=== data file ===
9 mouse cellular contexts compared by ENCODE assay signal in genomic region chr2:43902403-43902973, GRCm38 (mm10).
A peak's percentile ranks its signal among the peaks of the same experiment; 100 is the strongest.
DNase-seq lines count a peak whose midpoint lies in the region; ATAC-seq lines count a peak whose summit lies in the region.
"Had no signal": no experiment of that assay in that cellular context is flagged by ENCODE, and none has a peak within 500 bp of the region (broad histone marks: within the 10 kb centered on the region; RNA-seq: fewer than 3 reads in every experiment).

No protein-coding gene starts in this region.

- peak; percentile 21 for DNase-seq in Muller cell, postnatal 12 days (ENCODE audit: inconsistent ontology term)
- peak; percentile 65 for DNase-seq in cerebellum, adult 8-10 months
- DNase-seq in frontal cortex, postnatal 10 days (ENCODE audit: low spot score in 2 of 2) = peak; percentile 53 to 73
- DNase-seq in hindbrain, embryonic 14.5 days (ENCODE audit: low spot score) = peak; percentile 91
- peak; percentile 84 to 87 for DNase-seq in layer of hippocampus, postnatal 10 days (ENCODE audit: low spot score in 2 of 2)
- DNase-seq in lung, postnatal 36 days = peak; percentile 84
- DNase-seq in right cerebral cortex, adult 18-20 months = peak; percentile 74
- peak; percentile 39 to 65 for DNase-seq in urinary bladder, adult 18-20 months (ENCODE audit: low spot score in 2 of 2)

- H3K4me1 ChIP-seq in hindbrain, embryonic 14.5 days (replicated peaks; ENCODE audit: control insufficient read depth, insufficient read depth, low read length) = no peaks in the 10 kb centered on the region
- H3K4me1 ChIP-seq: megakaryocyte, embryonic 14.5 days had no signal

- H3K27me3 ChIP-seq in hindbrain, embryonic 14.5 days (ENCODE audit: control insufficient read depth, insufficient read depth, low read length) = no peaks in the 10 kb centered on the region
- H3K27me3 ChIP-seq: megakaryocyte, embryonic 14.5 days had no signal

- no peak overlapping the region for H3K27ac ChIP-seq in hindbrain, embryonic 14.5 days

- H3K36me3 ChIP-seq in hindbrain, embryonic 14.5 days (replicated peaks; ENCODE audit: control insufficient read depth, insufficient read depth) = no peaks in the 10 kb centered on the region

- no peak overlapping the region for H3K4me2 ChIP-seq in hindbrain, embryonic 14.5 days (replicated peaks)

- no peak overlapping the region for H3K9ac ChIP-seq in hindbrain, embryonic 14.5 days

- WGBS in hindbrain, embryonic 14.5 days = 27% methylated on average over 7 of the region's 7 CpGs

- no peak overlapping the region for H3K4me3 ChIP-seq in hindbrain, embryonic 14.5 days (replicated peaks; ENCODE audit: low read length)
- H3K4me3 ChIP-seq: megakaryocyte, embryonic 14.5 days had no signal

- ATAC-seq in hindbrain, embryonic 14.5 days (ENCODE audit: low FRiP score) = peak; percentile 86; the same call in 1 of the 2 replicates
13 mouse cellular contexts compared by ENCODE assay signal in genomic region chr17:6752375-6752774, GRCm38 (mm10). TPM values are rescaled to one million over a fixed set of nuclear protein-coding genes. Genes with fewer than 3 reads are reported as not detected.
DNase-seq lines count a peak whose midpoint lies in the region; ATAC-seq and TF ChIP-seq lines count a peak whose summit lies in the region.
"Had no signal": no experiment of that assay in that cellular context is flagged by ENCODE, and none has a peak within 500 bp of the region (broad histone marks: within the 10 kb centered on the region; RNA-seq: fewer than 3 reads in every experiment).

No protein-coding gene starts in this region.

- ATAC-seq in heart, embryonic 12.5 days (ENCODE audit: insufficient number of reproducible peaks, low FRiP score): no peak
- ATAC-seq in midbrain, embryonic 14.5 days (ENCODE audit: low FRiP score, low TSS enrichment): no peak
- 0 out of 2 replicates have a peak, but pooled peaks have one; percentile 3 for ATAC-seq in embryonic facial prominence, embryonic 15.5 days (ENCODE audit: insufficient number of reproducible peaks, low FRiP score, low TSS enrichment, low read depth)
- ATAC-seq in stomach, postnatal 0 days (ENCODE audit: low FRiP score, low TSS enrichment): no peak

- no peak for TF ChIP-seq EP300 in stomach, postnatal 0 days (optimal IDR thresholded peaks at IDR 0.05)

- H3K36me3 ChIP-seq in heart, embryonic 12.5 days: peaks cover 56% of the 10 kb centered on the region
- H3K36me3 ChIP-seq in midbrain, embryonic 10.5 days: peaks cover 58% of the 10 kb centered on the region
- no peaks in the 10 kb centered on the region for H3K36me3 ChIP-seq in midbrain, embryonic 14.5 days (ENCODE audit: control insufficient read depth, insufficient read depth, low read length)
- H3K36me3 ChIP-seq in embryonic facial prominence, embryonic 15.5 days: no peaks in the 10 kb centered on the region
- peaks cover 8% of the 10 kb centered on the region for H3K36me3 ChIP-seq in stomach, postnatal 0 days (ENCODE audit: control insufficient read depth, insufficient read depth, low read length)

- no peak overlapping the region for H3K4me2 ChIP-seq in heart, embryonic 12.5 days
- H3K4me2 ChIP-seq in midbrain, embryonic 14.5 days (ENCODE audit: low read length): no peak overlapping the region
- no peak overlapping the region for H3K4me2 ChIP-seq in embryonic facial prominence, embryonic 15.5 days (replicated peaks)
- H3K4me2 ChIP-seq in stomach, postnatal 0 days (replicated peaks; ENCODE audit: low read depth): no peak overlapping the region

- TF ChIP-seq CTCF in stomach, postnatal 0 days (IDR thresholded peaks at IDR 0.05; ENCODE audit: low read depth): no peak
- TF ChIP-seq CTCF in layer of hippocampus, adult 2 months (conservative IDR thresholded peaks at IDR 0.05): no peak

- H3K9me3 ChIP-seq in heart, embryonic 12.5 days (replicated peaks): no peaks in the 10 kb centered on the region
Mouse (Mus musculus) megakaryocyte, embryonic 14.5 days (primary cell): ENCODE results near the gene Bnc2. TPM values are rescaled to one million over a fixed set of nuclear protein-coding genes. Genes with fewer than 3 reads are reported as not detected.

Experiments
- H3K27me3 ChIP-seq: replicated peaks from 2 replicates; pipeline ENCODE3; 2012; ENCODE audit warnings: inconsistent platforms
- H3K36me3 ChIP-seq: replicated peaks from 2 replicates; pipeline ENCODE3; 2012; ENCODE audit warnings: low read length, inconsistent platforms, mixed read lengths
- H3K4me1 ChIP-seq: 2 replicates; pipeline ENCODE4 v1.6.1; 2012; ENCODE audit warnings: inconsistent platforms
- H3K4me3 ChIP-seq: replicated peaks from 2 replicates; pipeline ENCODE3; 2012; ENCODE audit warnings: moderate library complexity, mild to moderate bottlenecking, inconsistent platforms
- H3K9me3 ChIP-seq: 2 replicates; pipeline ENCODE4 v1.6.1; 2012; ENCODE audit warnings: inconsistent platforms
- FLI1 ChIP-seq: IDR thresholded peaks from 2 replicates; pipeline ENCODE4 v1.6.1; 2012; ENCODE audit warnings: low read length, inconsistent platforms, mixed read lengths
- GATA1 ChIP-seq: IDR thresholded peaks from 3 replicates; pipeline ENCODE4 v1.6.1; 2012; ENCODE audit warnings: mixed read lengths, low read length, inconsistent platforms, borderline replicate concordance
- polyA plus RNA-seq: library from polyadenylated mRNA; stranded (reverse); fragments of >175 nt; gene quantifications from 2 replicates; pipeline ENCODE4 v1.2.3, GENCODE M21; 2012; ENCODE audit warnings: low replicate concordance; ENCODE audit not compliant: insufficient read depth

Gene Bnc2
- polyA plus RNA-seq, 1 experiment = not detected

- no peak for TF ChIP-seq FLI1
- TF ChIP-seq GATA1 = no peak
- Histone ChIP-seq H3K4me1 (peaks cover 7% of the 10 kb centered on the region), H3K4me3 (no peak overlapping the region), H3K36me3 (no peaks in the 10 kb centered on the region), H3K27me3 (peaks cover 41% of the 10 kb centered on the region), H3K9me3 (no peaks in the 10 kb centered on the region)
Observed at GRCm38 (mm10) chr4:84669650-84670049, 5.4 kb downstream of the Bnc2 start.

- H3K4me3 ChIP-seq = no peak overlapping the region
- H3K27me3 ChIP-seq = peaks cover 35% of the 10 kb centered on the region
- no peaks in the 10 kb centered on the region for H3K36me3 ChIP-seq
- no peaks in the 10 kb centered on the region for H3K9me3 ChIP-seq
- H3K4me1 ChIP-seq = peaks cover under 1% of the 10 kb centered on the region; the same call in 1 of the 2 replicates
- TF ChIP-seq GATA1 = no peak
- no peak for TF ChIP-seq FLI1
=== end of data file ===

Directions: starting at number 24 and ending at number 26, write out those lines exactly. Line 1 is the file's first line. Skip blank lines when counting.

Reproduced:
- H3K4me3 ChIP-seq: megakaryocyte, embryonic 14.5 days had no signal

- ATAC-seq in hindbrain, embryonic 14.5 days (ENCODE audit: low FRiP score) = peak; percentile 86; the same call in 1 of the 2 replicates
13 mouse cellular contexts compared by ENCODE assay signal in genomic region chr17:6752375-6752774, GRCm38 (mm10). TPM values are rescaled to one million over a fixed set of nuclear protein-coding genes. Genes with fewer than 3 reads are reported as not detected.